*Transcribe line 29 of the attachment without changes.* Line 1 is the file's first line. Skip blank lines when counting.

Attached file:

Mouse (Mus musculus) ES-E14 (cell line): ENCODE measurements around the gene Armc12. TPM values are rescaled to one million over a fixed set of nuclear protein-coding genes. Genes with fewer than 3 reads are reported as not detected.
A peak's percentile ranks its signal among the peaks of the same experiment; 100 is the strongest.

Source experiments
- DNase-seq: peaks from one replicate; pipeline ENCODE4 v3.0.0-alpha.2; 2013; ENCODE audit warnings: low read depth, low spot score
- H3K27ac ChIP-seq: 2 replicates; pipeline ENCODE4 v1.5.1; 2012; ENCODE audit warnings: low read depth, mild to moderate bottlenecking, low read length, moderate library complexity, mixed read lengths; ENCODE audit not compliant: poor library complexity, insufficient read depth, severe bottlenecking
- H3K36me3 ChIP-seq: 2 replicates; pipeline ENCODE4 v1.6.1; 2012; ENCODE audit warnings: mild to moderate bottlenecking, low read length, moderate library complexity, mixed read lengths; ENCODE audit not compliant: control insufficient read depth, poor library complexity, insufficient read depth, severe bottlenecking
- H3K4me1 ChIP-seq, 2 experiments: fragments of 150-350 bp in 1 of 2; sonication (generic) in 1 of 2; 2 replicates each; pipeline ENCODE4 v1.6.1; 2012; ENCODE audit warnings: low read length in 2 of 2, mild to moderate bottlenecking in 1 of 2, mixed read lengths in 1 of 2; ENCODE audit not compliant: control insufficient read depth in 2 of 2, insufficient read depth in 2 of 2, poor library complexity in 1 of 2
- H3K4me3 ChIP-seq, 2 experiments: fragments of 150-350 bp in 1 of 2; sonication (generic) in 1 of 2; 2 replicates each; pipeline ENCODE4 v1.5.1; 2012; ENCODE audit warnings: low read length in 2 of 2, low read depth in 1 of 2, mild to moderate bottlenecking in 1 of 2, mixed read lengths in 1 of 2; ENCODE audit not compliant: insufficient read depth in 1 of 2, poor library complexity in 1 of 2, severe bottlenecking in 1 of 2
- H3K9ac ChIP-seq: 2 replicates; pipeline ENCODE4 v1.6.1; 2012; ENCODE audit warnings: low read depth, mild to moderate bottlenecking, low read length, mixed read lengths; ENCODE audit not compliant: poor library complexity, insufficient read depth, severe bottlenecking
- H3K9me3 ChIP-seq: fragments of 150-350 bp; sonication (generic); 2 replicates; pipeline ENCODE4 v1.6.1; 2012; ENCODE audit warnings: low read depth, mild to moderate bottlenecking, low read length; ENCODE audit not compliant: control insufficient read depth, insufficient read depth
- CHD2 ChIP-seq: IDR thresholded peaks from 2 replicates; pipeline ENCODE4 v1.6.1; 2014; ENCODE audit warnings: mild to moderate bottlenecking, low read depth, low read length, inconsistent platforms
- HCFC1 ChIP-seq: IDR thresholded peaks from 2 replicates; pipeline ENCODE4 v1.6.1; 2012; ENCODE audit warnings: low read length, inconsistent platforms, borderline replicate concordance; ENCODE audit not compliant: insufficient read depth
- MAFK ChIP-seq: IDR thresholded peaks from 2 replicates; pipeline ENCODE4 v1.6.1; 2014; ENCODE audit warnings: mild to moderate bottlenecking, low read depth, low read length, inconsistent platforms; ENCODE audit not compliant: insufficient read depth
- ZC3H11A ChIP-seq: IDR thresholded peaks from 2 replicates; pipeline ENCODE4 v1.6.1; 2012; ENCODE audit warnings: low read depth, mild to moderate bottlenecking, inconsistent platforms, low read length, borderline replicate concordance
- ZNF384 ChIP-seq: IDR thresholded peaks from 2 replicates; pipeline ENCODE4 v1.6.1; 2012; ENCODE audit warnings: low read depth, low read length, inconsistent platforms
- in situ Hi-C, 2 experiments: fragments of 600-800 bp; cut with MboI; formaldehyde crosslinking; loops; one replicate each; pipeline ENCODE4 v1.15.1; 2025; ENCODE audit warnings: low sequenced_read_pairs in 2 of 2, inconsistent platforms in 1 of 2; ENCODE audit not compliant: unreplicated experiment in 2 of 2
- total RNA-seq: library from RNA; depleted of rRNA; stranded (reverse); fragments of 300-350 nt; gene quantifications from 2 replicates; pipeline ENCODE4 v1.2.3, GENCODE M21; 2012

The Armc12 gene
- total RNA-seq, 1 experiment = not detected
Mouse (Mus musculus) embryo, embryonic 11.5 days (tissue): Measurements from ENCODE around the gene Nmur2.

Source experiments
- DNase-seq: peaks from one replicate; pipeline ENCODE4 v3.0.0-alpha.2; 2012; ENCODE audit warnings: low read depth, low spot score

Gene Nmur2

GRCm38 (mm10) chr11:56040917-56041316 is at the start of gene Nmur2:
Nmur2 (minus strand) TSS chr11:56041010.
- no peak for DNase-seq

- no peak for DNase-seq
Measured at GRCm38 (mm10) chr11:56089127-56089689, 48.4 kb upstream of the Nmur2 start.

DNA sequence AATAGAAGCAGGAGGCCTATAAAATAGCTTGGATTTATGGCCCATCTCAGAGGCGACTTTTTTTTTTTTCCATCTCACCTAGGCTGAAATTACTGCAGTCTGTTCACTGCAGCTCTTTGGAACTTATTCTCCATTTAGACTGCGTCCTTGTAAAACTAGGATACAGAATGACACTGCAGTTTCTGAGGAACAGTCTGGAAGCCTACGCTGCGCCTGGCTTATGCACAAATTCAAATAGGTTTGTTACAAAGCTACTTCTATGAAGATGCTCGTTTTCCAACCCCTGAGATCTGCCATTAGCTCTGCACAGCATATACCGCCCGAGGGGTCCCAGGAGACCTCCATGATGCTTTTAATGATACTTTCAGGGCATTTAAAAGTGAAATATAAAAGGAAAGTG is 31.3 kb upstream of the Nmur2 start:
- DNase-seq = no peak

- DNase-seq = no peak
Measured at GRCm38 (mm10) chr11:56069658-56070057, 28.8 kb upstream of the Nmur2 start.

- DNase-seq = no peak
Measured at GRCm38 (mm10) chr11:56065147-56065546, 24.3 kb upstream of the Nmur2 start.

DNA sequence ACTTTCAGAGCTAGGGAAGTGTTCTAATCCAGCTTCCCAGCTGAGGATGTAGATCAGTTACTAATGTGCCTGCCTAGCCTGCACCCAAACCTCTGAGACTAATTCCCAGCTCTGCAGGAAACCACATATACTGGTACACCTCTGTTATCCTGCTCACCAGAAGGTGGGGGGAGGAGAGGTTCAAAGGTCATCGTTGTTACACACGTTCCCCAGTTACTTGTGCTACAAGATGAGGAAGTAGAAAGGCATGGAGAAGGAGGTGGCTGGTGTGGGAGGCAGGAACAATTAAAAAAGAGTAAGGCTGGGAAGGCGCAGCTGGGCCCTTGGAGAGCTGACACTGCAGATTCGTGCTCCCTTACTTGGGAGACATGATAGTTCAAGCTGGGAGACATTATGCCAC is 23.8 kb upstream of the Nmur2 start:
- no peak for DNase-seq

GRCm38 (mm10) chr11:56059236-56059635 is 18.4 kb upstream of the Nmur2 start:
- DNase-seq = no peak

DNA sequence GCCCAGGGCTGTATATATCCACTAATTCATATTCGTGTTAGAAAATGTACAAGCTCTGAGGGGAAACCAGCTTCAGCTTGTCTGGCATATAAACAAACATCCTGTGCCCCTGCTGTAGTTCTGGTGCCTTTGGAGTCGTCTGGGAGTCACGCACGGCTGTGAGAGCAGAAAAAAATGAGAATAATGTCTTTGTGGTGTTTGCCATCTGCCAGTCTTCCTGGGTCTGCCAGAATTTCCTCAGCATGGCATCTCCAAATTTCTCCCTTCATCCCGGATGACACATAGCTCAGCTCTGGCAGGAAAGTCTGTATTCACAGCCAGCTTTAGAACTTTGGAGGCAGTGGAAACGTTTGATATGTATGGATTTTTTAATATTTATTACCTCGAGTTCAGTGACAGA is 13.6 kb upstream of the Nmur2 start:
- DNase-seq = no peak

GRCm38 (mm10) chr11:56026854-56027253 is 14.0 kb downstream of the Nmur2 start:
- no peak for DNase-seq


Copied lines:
DNA sequence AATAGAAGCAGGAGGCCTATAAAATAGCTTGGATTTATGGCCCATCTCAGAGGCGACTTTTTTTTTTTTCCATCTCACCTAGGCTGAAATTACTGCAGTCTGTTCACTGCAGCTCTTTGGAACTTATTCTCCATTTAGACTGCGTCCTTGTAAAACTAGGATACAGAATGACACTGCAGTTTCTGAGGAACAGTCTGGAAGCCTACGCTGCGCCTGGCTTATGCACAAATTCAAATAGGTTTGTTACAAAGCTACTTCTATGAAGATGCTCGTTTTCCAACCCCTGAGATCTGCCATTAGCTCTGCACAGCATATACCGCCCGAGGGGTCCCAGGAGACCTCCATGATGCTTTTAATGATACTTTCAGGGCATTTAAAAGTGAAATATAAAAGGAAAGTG is 31.3 kb upstream of the Nmur2 start: